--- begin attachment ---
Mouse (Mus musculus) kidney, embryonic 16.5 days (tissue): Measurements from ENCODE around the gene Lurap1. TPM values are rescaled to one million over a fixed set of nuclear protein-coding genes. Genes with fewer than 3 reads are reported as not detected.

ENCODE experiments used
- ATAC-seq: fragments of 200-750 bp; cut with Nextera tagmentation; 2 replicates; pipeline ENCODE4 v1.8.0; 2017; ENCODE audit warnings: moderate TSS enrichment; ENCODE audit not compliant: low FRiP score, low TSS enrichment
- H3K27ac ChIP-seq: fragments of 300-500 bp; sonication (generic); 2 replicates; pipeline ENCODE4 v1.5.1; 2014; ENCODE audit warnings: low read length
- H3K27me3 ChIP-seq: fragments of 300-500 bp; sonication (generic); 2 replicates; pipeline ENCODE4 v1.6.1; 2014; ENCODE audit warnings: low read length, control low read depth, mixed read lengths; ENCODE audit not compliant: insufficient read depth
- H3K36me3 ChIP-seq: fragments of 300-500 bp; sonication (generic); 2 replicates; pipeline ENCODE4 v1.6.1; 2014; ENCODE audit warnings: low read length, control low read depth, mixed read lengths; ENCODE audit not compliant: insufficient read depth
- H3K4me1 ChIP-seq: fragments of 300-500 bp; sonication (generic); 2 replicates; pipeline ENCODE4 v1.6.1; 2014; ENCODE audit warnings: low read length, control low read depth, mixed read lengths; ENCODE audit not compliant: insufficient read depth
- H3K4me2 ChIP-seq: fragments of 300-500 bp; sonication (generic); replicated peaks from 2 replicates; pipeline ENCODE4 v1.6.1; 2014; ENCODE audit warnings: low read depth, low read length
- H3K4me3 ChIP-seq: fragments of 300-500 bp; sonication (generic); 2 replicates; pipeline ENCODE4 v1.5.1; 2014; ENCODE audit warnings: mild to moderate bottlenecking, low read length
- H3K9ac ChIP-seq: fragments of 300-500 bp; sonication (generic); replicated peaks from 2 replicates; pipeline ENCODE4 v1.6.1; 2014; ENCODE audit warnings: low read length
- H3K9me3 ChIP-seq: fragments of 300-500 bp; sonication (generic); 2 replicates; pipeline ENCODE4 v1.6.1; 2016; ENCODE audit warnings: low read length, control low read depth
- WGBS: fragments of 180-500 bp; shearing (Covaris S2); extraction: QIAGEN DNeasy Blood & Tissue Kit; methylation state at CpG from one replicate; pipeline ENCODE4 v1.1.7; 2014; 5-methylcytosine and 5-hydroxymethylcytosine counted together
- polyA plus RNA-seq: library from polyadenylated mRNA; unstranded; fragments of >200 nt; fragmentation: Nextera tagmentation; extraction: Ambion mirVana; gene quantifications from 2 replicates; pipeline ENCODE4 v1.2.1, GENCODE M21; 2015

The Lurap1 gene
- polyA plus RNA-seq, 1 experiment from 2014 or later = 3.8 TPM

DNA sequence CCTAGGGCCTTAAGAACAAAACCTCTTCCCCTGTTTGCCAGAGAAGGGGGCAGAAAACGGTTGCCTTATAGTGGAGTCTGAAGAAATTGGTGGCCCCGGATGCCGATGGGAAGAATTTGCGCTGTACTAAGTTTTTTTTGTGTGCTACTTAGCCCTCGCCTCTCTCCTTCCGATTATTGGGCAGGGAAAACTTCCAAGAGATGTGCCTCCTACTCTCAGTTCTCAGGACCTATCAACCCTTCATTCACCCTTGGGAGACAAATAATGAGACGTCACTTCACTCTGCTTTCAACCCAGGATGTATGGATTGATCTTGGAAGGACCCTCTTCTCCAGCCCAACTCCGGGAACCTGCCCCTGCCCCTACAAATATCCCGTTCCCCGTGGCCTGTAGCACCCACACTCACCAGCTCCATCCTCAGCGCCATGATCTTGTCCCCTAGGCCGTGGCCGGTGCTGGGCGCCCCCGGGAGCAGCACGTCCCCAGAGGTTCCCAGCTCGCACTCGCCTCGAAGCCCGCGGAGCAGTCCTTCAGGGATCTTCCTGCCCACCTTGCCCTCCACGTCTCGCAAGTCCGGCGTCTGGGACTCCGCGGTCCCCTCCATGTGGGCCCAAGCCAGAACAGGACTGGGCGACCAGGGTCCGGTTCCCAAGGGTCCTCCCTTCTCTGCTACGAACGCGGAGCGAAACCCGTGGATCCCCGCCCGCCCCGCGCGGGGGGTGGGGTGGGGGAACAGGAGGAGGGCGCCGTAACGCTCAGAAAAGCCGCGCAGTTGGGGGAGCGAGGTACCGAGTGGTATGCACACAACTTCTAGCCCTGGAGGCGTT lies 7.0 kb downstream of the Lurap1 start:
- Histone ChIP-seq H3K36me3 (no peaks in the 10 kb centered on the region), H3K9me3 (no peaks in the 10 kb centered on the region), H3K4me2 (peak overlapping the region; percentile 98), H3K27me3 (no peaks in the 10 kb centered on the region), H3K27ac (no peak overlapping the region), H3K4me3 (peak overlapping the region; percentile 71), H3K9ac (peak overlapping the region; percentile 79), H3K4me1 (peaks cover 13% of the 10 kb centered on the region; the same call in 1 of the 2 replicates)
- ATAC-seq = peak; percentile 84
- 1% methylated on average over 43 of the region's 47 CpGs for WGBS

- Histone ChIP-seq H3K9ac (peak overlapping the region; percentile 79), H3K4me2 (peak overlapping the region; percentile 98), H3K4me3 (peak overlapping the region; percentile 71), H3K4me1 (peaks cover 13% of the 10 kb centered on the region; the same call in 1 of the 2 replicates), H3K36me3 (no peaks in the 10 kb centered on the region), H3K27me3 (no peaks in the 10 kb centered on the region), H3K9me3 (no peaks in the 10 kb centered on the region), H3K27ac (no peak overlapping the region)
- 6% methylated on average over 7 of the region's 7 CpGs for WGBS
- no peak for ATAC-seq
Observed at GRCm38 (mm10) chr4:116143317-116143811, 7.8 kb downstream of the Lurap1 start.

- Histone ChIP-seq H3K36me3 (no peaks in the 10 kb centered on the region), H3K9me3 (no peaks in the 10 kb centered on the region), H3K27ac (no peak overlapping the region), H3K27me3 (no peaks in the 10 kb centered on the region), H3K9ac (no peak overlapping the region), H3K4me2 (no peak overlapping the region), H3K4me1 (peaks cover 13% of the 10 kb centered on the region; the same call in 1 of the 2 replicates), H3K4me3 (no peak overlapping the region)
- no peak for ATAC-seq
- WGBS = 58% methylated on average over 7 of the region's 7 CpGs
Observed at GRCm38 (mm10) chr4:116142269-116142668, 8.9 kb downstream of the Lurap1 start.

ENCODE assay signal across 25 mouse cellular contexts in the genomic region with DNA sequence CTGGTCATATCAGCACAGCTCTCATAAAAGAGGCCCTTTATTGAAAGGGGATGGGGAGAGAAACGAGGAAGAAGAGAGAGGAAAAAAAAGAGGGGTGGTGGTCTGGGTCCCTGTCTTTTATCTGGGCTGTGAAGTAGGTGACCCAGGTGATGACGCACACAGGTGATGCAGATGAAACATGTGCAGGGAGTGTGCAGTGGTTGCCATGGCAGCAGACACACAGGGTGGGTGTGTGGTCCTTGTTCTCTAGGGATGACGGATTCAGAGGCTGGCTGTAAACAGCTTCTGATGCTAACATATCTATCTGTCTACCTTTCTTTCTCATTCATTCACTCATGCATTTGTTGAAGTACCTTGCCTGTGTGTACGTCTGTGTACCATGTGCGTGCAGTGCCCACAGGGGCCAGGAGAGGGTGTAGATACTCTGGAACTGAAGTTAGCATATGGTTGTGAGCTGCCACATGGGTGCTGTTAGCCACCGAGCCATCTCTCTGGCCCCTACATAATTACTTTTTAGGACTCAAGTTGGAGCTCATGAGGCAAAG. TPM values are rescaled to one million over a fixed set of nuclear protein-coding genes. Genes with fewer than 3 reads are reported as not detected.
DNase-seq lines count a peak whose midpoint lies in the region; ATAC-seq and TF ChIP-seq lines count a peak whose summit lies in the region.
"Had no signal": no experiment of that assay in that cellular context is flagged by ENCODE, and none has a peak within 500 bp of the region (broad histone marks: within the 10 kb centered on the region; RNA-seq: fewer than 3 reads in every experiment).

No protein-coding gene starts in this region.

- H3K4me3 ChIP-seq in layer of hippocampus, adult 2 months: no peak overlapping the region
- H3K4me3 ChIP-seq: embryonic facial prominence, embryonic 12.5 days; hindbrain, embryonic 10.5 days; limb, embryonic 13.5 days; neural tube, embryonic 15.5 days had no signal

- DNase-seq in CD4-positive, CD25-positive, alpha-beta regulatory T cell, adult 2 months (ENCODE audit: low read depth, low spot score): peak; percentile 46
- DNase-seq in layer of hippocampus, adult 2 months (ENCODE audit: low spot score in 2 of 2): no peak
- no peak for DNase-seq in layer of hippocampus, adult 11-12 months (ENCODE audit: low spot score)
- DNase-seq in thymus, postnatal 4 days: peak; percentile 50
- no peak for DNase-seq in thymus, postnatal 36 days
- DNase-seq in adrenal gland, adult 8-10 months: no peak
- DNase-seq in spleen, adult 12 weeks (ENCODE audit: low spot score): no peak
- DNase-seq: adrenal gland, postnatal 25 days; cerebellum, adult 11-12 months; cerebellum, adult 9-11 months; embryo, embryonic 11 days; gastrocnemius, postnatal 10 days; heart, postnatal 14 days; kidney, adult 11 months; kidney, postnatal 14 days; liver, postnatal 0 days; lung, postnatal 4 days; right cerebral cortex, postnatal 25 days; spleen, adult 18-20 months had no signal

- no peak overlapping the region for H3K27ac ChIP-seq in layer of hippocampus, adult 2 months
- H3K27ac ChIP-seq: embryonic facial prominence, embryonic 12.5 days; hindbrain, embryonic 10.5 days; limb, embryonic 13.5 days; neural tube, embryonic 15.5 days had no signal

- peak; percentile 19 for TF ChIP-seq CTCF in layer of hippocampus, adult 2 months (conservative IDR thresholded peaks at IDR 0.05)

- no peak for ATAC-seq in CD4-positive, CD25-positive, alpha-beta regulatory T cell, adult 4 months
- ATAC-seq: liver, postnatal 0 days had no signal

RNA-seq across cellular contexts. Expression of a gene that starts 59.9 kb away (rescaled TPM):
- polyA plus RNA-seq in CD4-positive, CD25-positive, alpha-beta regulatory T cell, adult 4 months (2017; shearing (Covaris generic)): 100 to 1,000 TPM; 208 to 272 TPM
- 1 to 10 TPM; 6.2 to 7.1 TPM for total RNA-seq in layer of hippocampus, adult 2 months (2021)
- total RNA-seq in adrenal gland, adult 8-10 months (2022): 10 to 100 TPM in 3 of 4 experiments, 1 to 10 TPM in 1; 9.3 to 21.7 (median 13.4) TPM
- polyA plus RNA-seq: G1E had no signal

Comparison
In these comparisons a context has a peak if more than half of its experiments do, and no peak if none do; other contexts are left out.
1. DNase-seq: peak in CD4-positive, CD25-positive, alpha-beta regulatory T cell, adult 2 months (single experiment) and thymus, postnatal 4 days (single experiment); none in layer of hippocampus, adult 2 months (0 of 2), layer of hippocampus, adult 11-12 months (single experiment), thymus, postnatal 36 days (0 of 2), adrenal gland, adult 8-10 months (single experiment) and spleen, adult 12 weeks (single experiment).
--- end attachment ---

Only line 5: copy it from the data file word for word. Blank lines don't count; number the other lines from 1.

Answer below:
- H3K27me3 ChIP-seq: fragments of 300-500 bp; sonication (generic); 2 replicates; pipeline ENCODE4 v1.6.1; 2014; ENCODE audit warnings: low read length, control low read depth, mixed read lengths; ENCODE audit not compliant: insufficient read depth